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Trump Dragged For Signing Executive Order Banning Federal Buildings From Having Modern Designs

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Donald Trump will remain president for less than a month, until noon on January 20. That's when President-Elect Joe Biden will take the Presidential Oath and replace Trump, assuming power for at least the next four years.

That leaves Trump with only a few more weeks to exercise the unique powers he possesses as Commander-in-Chief.

Since losing the November 3 election, he's already issued a wave of high-profile pardons, rushed through several executions, and waged war on the U.S. electoral system.

And most recently, Trump even set his cross hairs on the way buildings are made.

In what was titled Executive Order on Promoting Beautiful Federal Civic Architecture Trump ordered all Federal public buildings must be built to look beautiful.

Trump's order to make buildings great again laid out the rules of new construction by hearkening back to the good old days when the Founding Fathers first began to assemble the Federal buildings of the U.S.

"President George Washington and Secretary of State Thomas Jefferson consciously modeled the most important buildings in Washington, D.C., on the classical architecture of ancient Athens and Rome."

Think symmetry, even spacing and big columns.

The White House and the Lincoln Memorial are good examples of this style of architecture.

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The order then lamented what happened when those older designs gave way to newer ones.

"In the 1950s, the Federal Government largely replaced traditional designs for new construction with modernist ones."
"The Federal architecture that ensued, overseen by the General Services Administration (GSA), was often unpopular with Americans. The new buildings ranged from the undistinguished to designs even GSA now admits many in the public found unappealing."
"In Washington, D.C., Federal architecture has become a discordant mixture of classical and modernist designs."
The order cited the Hubert H. Humphrey Health and Human Services Building and the Robert C. Weaver Department of Housing and Urban Development Building—functional office buildings as opposed to major halls of government like the Supreme Court or Capital or memorials like the one listed prior—as prime examples of these "undistinguished" designs.

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So, the order continued, the Trump Administration felt the need to formalize how buildings were allowed to be designed.

"Applicable Federal public buildings should uplift and beautify public spaces, inspire the human spirit, ennoble the United States, and command respect from the general public."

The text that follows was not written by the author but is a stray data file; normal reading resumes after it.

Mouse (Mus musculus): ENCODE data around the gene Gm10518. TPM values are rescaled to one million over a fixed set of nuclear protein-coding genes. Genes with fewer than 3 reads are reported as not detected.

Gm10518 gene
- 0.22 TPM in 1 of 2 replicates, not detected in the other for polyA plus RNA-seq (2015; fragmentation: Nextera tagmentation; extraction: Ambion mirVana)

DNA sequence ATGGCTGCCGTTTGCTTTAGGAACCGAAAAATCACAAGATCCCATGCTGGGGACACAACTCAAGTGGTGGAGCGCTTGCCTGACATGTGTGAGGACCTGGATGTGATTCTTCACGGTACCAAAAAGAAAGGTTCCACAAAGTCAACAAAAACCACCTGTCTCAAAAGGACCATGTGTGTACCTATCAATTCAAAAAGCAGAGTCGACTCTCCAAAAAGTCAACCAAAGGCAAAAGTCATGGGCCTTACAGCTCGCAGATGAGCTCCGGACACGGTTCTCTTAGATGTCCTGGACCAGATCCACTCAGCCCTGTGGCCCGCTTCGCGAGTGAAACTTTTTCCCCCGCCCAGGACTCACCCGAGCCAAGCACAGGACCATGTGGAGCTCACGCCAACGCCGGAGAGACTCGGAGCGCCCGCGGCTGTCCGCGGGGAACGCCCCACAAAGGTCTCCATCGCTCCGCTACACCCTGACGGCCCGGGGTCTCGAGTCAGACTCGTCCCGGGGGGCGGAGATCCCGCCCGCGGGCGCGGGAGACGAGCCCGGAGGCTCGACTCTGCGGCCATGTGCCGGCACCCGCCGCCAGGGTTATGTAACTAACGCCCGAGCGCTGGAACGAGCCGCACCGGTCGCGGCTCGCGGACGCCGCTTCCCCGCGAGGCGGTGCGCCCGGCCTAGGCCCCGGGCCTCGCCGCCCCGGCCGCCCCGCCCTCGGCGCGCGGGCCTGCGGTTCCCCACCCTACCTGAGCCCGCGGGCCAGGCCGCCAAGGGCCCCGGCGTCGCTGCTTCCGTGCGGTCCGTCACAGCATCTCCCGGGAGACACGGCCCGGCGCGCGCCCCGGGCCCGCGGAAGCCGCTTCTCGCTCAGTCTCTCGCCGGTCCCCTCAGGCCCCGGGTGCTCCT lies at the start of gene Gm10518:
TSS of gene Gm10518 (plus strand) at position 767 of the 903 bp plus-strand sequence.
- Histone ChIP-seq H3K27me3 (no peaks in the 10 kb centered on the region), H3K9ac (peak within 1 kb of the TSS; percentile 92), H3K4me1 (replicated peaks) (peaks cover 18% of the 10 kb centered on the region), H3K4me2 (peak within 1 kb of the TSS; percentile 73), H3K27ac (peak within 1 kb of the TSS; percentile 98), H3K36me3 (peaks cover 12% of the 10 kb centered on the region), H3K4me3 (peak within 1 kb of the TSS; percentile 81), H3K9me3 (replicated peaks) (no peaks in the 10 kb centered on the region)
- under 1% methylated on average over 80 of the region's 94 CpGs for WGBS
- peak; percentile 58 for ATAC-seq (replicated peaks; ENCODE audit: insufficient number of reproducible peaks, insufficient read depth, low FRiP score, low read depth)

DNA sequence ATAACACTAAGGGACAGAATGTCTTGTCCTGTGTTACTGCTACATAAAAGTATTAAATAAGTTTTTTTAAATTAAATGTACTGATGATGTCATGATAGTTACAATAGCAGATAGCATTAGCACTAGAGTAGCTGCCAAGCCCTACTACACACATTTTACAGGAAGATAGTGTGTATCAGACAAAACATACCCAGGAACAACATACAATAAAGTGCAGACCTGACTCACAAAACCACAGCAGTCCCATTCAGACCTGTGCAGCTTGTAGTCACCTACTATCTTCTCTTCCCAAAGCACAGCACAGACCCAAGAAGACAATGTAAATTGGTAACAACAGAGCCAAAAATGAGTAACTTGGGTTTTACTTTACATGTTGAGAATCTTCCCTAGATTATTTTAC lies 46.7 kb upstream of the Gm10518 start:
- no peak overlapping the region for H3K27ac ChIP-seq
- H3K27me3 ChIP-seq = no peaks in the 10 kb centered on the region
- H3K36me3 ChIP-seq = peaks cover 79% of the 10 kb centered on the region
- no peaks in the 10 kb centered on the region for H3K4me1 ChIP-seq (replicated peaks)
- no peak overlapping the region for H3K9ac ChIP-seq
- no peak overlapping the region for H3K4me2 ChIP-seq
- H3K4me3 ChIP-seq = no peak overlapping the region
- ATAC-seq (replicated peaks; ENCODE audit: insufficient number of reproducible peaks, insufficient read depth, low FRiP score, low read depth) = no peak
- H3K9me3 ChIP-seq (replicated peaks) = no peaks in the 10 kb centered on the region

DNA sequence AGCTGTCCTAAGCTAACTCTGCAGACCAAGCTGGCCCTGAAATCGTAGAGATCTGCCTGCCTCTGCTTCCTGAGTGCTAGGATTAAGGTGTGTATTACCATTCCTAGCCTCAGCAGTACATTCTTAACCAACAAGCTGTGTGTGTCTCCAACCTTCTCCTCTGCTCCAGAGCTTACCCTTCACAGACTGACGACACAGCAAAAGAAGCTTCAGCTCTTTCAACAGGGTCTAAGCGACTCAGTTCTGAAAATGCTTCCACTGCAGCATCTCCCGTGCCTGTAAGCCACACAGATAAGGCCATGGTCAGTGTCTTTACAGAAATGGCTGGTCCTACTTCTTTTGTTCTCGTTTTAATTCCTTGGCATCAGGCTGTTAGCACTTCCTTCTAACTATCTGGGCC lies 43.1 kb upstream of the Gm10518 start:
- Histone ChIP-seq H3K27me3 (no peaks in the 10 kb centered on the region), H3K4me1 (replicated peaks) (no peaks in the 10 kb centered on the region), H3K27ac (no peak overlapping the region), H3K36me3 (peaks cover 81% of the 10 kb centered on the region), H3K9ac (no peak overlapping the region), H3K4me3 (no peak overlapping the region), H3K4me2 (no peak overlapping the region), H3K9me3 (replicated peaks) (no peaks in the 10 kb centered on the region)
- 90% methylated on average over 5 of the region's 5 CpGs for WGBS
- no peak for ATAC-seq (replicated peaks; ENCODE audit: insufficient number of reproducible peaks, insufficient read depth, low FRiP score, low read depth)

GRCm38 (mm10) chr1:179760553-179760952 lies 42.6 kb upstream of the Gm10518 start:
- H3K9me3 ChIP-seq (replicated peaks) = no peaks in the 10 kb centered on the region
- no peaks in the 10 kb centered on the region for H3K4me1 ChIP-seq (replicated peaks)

"They should also be visually identifiable as civic buildings and, as appropriate, respect regional architectural heritage. Architecture — with particular regard for traditional and classical architecture — that meets the criteria set forth in this subsection is the preferred architecture for applicable Federal public buildings."

But Trump—who spent his entire career creating buildings as a real-estate mogul or his personal residences with questionable taste levels—left plenty of people confused, frustrated and cackling at the irony behind Trump penning such a declaration.




Others were absolutely appalled Trump chose to prioritize this issue given the current state of the United States.



It's truly impossible to say what we can expect in the next few weeks before Trump leaves office.

His latest action drew ire from the American Institute of Architects (AIA).

The organization issued a stern rebuke against Trump's order and vowed to work with President-elect Biden to reverse it.

They wrote:

"The American Institute of Architects (AIA) unequivocally opposes the executive order, Promoting Beautiful Federal Civic Architecture signed by President Trump."
"The AIA does not, and never will, prioritize any type of architectural design over another. In February, AIA members sent over 11,000 letters to the White House condemning the mandated designation of 'classical' architecture as the preferred style of all federal courthouses, all federal public buildings in the Capital region, and all other federal public buildings whose cost exceeds $50 million."
"The executive order requires extensive justification to use anything other than the preferred design style. While the executive order makes mention of incorporating regional design traditions, in practice it would still cut local voices out of a critical part of the design process."

The AIA added:

"It inappropriately elevates the design tastes of a few federal appointees over the communities in which the buildings will be placed."
"The AIA will continue to support The Design Excellence Program, which maintains a style-neutral approach that focuses on community-centered decision-making, demonstrated architectural skill, and public input. The diversity of American architectural achievement is a national treasure that must be continued."